Neospora caninum is one of the lesser-known causes of infectious reproductive failure in U.S. beef and dairy herds. While cattle producers have long understood how certain viruses and bacteria affect reproduction (e.g., BVD virus or leptospirosis), Neospora (a protozoal organism) provides some interesting challenges. The disease agent has a complicated life cycle that involves canines (dogs, coyotes, foxes) as an intermediate host. Neospora infects cows after they eat feed that’s been contaminated by droppings from those infected intermediate hosts. If cows ingest Neospora organisms during pregnancy, they are apt to lose that pregnancy to an abortion or stillbirth. Making matters more problematic, there are no currently marketed vaccines for this disease in cattle.
Danger to Cattle Herds
A troubling and somewhat unique aspect of Neospora is its ability to persistently infect calves born to infected cows. Calves born infected with Neospora are outwardly healthy, but can themselves give birth to calves that are persistently infected, perpetuating the problem within a herd. Therefore, the Neospora status of replacement heifers within an infected herd may be something to consider when choosing those replacements within a beef herd.
Blood tests that measure Neospora antibodies are readily available and a fairly reliable way to determine the Neospora status of cows and heifers. SDSU researchers recently worked with a Northeastern South Dakota beef herd that had experienced reproductive losses due to Neospora, in order to prospectively monitor the number of infected replacement heifers over a number of years.
Blood Testing & Heifer Replacement Strategy
In this article, the herd’s efforts in using Neospora serology to help select replacement heifers is described. A subsequent article will look into the relationship between Neospora serostatus and subsequent pregnancy success.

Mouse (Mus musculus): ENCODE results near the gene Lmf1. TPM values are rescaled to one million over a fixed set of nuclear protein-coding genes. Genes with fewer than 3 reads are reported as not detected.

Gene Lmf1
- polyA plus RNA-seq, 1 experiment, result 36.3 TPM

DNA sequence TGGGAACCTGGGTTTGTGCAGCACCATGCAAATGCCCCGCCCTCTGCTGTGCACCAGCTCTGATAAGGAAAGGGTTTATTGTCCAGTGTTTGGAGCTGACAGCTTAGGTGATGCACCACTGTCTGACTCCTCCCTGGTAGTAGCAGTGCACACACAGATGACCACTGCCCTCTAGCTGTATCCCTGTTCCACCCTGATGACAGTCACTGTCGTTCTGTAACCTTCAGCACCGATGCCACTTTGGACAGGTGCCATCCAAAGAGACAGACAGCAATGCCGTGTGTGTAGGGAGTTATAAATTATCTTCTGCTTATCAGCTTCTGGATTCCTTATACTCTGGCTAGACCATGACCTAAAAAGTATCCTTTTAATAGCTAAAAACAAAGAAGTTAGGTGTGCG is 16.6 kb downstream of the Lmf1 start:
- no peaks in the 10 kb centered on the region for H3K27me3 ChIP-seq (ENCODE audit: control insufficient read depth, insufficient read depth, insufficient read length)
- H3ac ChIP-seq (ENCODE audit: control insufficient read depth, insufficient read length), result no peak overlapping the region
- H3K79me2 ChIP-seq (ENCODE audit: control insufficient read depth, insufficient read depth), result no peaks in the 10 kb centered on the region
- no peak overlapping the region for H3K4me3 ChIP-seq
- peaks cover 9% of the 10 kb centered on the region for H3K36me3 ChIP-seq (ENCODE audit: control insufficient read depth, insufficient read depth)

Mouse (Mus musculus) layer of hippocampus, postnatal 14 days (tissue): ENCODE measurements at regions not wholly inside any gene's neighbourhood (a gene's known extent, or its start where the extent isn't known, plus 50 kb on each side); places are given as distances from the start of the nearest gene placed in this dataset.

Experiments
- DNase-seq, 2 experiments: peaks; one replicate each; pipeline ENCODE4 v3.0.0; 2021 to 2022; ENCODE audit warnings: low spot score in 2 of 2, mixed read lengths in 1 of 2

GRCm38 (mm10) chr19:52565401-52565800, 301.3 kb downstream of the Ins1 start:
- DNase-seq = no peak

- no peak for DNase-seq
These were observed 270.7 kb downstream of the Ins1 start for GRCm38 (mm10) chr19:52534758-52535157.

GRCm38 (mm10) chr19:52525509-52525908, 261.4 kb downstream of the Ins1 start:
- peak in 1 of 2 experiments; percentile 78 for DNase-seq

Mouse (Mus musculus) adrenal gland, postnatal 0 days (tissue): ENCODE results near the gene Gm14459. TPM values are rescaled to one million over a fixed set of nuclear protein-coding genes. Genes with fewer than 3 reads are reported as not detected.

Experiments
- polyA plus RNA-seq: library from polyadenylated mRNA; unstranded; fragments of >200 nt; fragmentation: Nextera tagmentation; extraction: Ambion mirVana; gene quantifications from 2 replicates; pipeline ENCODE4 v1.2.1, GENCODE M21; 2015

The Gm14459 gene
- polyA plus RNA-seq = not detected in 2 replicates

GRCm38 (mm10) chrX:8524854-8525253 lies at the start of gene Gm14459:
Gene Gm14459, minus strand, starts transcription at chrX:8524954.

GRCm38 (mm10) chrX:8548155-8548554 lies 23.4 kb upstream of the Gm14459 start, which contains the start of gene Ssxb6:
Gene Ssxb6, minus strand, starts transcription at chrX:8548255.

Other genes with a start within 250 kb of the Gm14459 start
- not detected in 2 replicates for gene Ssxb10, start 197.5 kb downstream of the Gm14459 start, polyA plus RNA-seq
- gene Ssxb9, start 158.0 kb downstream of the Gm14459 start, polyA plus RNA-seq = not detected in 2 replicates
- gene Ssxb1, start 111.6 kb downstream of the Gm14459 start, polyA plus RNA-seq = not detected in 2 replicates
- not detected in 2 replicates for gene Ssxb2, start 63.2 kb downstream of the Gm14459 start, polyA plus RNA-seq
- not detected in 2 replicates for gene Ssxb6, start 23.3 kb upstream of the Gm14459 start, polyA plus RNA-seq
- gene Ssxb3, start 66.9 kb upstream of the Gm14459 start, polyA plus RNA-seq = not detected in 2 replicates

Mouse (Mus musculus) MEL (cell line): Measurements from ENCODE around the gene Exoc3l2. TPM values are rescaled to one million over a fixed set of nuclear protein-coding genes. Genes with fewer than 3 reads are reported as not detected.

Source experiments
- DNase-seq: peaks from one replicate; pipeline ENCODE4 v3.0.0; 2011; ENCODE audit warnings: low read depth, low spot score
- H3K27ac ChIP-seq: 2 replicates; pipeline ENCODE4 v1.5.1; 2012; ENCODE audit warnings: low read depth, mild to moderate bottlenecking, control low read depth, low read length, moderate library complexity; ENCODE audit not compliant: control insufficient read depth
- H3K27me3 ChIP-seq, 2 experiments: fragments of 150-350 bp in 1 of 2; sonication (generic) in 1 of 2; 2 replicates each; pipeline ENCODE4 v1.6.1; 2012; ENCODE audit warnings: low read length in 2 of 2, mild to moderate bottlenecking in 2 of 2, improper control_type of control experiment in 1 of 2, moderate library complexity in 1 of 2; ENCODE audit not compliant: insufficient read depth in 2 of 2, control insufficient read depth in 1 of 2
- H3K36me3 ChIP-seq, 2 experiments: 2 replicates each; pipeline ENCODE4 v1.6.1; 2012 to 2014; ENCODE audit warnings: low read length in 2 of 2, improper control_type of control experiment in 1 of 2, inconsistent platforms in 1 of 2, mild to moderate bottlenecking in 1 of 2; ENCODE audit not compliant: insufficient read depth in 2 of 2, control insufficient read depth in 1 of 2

In the herd observed, reproductive losses in cows and heifers calving in the spring of 2015 were associated with those animals being positive for Neospora antibodies on blood testing. The herd then began testing their newly-bred replacement heifers for Neospora. While 2014-and-2015-born replacement heifers were not culled if pregnant, their calves were not kept for replacements. Heifers born in 2016 and 2017 were tested at weaning and not kept for replacements if positive.
Although the number of Neospora-positive replacement heifers declined in 2017, it’s not clear whether using Neospora serology in the culling criteria played any role. Some of the Neospora-positive heifers born in 2014 and 2015 still remain in the herd (although their calves are not kept for replacements). Any Neospora–positive heifers born in 2016 and 2017, however, were not kept as herd replacements.
Table 1. Neospora testing results for replacement heifers, South Dakota commercial cow-calf herd, 2014-17.
|Year of birth||Number tested||Number positive (%)|
It’s always possible for a beef herd to encounter new Neospora infections in a given year (via contaminated feed), but in herds in which it’s already established, using Neospora serology can be one consideration in choosing replacement heifers. This has the potential, in herds using home-raised replacements, to decrease the number of Neospora-positive animals in the herd over time. Small numbers of these animals remaining in the herd may not significantly affect overall herd reproductive levels. Any positive animal that remains in the herd, however, represents a possibility that Neospora could be transmitted (through canines) to other animals in the herd.